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PostPosted: Mon Jan 27, 2020 11:39 am 
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There is a famous Sam Murray boxwood flute, known affectionately as 'The Banana.' On the other hand I have a Casey B boxwood C flute that remains straight as an arrow, after 15 years.


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PostPosted: Mon Jan 27, 2020 8:05 pm 
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gwuilleann wrote:
Thanks everyone for your input. I live in South Korea, where winters are dry and summers are humid. I've never had any problem with blackwood flutes so far.

Besides warping, I'm concerned that the wood might swell and shrink as the humidity changes, and that the keys might not seal well as a result. I hear this is a common problem. I know that the maker I'll get the flute from treats boxwood but I don't think he seals the bore as Casey does. I guess I should just ask him and see.


I live in the mid-atlantic US, which is pretty much the same. I've had quite a few boxwood flutes. I have one that ovalled, but the others, including a low-flute set from Casey and a keyed Olwell have been fine. The long-F on the Olwell was just a little sticky after a few months, but I consulted with them, and sanded the keyway a little (really little), and it's been fine. I've had several keyed antiques, a one-key Cameron, etc., and not a problem. The one that ovalled was not from one of the highly regarded makers, although it's a flute that I absolutely love.

ETA: it's really simple to keep a flute humidified in the winter with a plastic container and cigar humidifier, so that really should be a non-issue.

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PostPosted: Wed Jan 29, 2020 1:35 am 
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Thanks everyone, it's reassuring to also hear from people who don't have problems with boxwood. I think I'll take my chances...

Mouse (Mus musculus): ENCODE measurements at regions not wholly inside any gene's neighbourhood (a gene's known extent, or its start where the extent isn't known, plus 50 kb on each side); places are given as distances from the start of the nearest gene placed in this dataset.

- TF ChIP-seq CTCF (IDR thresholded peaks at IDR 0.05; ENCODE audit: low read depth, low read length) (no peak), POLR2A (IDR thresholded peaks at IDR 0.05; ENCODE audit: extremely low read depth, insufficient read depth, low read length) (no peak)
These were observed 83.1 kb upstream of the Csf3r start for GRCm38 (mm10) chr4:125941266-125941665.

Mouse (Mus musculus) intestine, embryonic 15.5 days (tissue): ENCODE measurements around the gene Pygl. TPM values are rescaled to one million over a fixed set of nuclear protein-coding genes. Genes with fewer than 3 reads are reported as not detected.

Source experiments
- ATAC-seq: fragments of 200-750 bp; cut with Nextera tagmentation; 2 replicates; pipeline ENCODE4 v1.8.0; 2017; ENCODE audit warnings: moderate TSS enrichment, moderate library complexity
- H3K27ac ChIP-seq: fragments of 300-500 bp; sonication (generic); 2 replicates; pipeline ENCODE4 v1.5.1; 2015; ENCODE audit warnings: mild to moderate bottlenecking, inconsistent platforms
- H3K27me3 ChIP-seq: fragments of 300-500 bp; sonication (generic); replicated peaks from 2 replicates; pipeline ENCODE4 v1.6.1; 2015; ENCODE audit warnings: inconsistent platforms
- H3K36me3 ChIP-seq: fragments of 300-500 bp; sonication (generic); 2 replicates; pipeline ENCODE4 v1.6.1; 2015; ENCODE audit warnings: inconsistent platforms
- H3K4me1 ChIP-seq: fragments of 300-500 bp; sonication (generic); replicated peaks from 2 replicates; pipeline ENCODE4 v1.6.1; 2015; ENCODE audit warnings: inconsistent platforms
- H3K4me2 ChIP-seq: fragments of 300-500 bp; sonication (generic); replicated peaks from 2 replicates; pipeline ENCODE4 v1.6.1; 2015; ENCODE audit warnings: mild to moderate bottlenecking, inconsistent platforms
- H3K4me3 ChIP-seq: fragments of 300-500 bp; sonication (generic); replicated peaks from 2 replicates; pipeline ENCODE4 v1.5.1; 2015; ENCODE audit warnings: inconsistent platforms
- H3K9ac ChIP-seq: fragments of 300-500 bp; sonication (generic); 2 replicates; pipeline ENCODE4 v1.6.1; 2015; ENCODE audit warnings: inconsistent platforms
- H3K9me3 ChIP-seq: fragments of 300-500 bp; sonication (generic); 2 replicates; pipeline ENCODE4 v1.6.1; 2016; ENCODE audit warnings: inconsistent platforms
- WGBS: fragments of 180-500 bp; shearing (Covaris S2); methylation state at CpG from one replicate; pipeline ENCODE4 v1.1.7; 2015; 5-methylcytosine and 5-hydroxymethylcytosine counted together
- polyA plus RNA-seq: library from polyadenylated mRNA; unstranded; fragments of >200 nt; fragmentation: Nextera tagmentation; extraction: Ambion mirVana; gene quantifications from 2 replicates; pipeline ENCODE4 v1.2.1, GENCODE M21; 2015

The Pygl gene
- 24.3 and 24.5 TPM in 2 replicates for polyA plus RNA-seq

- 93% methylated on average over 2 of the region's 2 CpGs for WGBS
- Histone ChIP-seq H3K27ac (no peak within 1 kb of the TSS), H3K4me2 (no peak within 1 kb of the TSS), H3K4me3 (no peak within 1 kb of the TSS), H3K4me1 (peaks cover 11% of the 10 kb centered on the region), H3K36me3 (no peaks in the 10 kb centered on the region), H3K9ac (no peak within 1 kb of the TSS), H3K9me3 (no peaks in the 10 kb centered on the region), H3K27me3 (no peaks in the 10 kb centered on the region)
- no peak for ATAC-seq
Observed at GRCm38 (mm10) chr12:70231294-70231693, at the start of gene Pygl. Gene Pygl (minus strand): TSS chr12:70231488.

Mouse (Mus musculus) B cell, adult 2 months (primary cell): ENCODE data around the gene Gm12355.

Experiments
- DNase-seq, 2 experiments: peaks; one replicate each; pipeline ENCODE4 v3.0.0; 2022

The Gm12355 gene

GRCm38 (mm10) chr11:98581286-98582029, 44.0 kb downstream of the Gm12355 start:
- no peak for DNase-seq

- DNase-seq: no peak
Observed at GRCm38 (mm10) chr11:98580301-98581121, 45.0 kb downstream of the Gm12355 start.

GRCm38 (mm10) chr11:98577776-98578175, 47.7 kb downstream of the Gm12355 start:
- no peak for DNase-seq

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PostPosted: Wed Jan 29, 2020 4:21 am 
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I have a very old boxwood flute which hasn't been played for some time now. I would appreciate any advice on bringing it back to "playing condition", and especially as to which oil it might be best to use. Thanks.

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PostPosted: Wed Jan 29, 2020 12:33 pm 
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I had a Murray 8 key in boxwood. I wouldn't say banana but definitely took a bit of a curve in winter. I have never had any sort of issue with blackwood.

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PostPosted: Thu Jan 30, 2020 8:32 pm 
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kenny wrote:
I have a very old boxwood flute which hasn't been played for some time now. I would appreciate any advice on bringing it back to "playing condition", and especially as to which oil it might be best to use. Thanks.


What I'd recommend: humidify it for several days. Oil the bore lightly with almond oil. If it has keys, cut little squares of plastic wrap and slip between the keys and body till the oil is absorbed. Play for 5 minutes once or twice a day. If it absorbs the oil quickly, oil again after a few days. Gradually increase playing, and for the first few months oil it when it looks dry, up to once a week.

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PostPosted: Tue Feb 04, 2020 7:37 pm 
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For many years I played a boxwood flute by Rudall & Rose at their 1827-1837 address and every piece was totally straight.

It was a typical 8-key flute, sterling blockmounted keys, and ivory cap and rings. Lovely both in appearance and tone.

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